Researchers from the IISc have developed a new way to design thin, porous membranes that can be used for water filtration. By carefully mixing two polymers, and adding some nanostructures, they obtained membranes with ultrasmall holes in it. They have also shown that these membranes are more efficient in killing the bacteria commonly found in drinking water.
Membrane-based water purification methods have many advantages over the conventional techniques. As Dr Suryasarathi Bose, who led the study, says, “the main advantage of membrane based filtration system is the fact that it works without the addition of chemicals, with a relatively low energy and easy and well-arranged processing”.
Polymers, like plastic, have an interesting character: a new class of materials of desired properties can be obtained by carefully blending two known polymers. IISc researchers chose a well studied combination to mix: PVDF/PMMA (poly(vinylidene fluoride)/poly(methyl methacrylate)). They also added different nanostructures to the resulting membrane, and studied how they influenced the killing of Escherichia coli, the most common microorganism in drinking water. Their findings are published in Journal of Materials Chemistry A.
The researchers first mixed PVDF and PMMA polymers and allowed the blends to crystallize, and removed the PMMA phase before obtaining the final membrane. They developed different configurations of the membrane, each with a different nanostructure embedded in it. Some of the configurations had just nanoparticles, whereas a few others had carbon nanotubes decorated with nanoparticles. In general, the addition of nanostructures allowed water seep through the membrane quickly, thus speeding up the filtration process. Also, membranes with embedded nanostructures were found to be more efficient in killing the Escherichia coli, the microorganism targeted in the study. Overall, carbon nanotubes decorated with both silver and titanium dioxide nanoparticles were found to be the quickest and most efficient in inactivating the bacteria. According to the researchers, this is because of the cumulative effect of the antibacterial properties of the nanoparticles and the carbon nanotubes.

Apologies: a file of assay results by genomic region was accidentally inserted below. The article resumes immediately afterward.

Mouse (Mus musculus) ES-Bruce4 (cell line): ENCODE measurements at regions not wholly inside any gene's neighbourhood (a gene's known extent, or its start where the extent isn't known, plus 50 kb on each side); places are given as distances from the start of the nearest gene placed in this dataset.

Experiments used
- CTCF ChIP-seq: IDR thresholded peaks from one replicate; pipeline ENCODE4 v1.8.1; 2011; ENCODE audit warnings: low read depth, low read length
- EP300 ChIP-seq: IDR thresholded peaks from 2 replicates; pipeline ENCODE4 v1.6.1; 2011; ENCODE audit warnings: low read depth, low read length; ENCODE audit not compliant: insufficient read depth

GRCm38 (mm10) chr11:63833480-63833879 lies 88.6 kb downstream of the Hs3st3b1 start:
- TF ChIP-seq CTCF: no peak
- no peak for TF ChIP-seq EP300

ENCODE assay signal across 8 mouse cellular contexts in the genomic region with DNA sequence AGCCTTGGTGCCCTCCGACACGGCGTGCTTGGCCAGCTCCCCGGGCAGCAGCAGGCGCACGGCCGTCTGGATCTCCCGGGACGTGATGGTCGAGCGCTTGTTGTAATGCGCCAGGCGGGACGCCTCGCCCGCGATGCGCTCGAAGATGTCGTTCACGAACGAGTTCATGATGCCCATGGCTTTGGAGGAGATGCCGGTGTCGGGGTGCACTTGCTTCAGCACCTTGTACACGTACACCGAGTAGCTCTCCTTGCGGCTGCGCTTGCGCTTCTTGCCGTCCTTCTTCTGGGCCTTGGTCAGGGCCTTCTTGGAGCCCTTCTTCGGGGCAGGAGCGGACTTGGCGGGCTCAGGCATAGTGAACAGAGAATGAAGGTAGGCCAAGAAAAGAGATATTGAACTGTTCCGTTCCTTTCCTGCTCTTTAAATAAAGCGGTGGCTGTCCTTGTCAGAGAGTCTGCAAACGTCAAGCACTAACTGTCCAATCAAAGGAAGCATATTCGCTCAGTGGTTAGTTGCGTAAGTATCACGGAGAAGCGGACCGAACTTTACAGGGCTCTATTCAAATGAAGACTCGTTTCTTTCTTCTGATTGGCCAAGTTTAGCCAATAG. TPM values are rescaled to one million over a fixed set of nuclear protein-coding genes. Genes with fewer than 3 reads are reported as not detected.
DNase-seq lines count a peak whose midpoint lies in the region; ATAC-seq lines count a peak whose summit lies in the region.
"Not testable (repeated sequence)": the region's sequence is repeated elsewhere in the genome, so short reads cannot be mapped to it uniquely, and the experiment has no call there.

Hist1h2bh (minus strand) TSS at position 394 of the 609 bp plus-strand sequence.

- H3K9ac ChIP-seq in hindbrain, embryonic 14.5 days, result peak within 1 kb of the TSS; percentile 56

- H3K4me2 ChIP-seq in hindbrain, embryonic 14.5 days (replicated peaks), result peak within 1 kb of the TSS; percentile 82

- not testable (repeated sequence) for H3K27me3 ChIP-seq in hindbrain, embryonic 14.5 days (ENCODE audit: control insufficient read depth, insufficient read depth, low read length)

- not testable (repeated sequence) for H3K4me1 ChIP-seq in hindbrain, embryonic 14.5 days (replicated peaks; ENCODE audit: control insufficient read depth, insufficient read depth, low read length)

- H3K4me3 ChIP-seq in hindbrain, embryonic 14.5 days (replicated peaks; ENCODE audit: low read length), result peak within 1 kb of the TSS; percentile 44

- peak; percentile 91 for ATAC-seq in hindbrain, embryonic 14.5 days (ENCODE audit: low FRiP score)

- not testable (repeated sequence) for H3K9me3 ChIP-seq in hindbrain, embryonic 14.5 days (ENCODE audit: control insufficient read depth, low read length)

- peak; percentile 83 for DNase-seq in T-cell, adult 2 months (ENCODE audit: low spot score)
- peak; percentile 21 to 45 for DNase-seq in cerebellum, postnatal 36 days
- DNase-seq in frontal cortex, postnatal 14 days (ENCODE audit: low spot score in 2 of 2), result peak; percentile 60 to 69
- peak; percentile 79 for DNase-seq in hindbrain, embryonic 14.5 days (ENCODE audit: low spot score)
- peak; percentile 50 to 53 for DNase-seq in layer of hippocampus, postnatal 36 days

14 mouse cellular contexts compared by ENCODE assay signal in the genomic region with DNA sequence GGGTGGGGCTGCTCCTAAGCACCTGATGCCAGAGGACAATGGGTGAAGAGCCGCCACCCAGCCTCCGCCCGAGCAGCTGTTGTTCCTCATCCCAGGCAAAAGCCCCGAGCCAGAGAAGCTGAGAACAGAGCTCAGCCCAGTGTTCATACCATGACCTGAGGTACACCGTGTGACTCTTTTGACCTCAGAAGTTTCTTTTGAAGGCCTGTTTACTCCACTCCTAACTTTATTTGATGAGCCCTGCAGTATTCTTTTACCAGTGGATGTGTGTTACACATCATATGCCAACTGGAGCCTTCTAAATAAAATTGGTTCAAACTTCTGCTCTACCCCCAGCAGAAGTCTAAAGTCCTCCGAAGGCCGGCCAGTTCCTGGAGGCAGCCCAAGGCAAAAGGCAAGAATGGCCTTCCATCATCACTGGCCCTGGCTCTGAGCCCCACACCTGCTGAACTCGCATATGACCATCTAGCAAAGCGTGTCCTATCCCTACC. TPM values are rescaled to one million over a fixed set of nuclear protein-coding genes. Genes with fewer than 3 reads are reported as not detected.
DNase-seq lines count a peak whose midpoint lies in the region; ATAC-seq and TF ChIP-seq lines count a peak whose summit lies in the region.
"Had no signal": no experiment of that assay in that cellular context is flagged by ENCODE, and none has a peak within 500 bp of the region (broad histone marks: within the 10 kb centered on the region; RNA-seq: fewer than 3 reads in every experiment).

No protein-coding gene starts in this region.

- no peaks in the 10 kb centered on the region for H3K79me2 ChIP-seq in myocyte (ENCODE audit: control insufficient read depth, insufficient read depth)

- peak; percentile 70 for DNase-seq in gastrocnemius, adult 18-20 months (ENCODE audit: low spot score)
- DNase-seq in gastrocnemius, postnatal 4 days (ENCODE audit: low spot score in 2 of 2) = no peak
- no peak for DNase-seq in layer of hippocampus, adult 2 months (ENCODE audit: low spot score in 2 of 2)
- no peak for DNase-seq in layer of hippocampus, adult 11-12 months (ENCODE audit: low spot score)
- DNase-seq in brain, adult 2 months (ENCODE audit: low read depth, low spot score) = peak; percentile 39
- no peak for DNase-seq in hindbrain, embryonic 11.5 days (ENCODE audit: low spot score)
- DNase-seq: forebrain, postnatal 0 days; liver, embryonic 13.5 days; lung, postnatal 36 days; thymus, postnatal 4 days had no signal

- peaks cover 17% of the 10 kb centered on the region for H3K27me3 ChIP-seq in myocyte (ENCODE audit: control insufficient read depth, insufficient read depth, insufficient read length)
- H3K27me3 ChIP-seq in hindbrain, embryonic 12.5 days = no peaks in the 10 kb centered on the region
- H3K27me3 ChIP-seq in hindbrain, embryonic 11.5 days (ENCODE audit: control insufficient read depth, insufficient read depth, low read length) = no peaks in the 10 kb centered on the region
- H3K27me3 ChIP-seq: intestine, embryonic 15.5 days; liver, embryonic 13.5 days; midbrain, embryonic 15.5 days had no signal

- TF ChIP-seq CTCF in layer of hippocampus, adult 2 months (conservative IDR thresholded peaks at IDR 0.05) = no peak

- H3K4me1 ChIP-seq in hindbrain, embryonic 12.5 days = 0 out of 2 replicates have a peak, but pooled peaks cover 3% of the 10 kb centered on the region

Antibacterial properties of silver and titanium dioxide nanoparticles are well known. Silver nanoparticles damage cell proteins, and trigger a process that will ultimately abort DNA replication. Titanium dioxide has a different modus operandi: it forms some hydroxyl free radicals and peroxides, which kill bacteria. Even carbon nanotubes, in addition to it’s impressive mechanical, physical and electrical properties, can also kill bacteria. Though the antibacterial properties of these individual nanostructures are quite well studied, scientists are not sure how effective they would be, when they attack in a group.
According to Dr Bose, “The major challenge in front of membrane technology is to prevent the growth of unwanted bacteria and other micro organisms to increase its shelf life”. This research shows that, when membranes, nanoparticles, and carbon nanotubes hunt in a group, getting rid of such bacteria may not remain a big challenge for a long time.
About the authors:
Suryasarathi Bose is an Assistant Professor at the Department of Materials Engineering. Giridhar Madras is a Professor at the Department of Chemical Engineering. Maya Sharma is a PhD student at the Center for Nano Science and Engineering. All are at the Indian Institute of Science, Bangalore.
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